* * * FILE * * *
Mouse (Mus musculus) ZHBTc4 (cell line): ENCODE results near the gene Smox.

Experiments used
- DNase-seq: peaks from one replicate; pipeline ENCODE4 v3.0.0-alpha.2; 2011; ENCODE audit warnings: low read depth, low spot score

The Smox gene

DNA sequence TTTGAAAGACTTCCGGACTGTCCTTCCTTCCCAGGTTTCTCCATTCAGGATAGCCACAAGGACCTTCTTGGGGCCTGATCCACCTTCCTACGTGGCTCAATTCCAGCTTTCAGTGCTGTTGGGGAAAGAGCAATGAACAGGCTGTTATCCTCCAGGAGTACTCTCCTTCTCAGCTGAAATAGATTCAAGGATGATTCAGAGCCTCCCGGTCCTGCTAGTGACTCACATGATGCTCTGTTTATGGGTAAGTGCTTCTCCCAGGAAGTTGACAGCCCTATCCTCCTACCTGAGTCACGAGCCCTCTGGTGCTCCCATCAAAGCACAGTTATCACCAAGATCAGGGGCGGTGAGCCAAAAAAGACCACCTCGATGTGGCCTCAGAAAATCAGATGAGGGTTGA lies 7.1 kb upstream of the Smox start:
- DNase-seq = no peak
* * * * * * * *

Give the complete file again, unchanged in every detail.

Mouse (Mus musculus) ZHBTc4 (cell line): ENCODE results near the gene Smox.

Experiments used
- DNase-seq: peaks from one replicate; pipeline ENCODE4 v3.0.0-alpha.2; 2011; ENCODE audit warnings: low read depth, low spot score

The Smox gene

DNA sequence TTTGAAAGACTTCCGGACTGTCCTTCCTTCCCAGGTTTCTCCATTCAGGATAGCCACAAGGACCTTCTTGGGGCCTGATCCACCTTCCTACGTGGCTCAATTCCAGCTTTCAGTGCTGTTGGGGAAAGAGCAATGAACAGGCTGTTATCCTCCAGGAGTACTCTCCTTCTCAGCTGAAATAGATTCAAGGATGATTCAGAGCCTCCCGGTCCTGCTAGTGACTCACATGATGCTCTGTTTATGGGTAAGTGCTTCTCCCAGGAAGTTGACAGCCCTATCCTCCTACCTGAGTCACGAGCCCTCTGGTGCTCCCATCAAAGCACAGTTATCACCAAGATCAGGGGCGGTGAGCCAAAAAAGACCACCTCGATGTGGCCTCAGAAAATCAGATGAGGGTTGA lies 7.1 kb upstream of the Smox start:
- DNase-seq = no peak